What Are Heavy Metals In The Body?

Metals are natural elements made in the earth. Do you remember the periodic table from science class? Certain metals on that table are vital to our health, in trace amounts, while others can be dangerous. In this article we'll uncover how we're likely to encounter them, which ones are harmful, and simple tips for detection.

Iron, copper, mercury, arsenic, and lead make up a few of the most notable metals. According to an article published in 2018 by InTech Open, they can be found in multiple forms. We frequently find these metals in dust particles (in factories), old plumbing pipes, polluted foods, tap water, and items like batteries, pesticides, and paint (via WebMD). Specific occupations like welding or construction workers come in contact with heavy metals regularly.

The National Organization for Rare Disorders (NORD) lists numerous negative outcomes from overexposure to these ores. After eating, drinking or breathing high volumes of toxic metals, the body experiences what is called heavy metal poisoning, according to Healthline. This results in unusual reactions like confusion, loss of appetite, jaundice, intestinal bleeding, tremors and seizures. Each type of poisoning renders different symptoms. NORD reports that long-term contact may cause kidney and liver damage, neuropathy, memory loss, or miscarriages. High amounts of metals in drinking water also delay cognitive development in infants and children (via WebMD).

How to protect yourself and your family

Detecting these metals can be done with periodic testing. Monitoring the level of metals in drinking water and soil opens the door for proper treatment and prevention. Good Housekeeping's list of tap and well water testing kits make for a great start. Johns Hopkins Bloomberg School of Public Health published a farmer's guide for testing soil. Extensive tests allow for samples to be sent in for lab testing. Exell suggests simpler options that will give you immediate values to work with.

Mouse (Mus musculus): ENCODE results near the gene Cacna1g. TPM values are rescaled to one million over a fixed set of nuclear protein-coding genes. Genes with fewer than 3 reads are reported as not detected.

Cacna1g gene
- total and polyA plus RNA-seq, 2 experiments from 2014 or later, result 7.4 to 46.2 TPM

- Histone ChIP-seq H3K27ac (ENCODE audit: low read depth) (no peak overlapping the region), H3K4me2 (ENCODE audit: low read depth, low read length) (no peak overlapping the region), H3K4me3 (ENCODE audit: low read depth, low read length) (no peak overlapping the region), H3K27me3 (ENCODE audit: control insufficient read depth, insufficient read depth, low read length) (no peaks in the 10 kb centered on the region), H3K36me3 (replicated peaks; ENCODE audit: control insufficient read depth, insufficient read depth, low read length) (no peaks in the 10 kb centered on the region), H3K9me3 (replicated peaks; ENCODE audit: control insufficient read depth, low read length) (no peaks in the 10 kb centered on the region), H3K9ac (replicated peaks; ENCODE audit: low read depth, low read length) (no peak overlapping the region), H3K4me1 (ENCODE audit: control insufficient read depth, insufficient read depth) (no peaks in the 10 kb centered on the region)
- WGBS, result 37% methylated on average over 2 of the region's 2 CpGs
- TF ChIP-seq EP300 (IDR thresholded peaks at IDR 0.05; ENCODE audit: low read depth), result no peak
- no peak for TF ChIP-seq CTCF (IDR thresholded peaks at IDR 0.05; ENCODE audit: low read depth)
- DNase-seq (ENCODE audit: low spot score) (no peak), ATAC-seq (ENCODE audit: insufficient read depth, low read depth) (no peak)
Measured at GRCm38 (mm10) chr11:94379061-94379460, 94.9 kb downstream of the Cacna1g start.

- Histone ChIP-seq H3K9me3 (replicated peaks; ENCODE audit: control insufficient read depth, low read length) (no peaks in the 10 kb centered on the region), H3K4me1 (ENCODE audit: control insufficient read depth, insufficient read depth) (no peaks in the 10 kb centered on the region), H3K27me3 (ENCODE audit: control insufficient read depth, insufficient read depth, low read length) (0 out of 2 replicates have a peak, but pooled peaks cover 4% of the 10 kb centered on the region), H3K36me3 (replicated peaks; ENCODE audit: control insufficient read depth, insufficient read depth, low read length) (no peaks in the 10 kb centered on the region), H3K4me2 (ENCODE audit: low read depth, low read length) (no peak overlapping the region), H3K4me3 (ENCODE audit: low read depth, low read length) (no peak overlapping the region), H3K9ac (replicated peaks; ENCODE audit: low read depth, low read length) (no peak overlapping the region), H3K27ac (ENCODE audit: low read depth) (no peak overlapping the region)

Protect yourself and your family from heavy metal poisoning by testing all water sources in the home. Opt for organic veggies (without pesticides). Herbs like spirulina and cilantro are known to naturally remove toxins from the body (via Medical News Today). Take care when choosing the types of fish and other foods that may be subject to metal exposure, per Better Health. Keep an ear to the ground about industrial plants near your neighborhood. The North Carolina Department of Health and Human Services recommends proper ventilation while working with heavy metals.

Certain metals are essential to balance our health, however other metals are inimical. Metal toxicity can cause damage in the body if undetected. Natural ways to prevent poisoning are to mindfully choose occupations, products, and food items with minimal amounts of toxic metals. At-home tests help detect unsafe elements in drinking water. If you work with metals or experience a sudden change in your health after using a product, seek medical attention right away.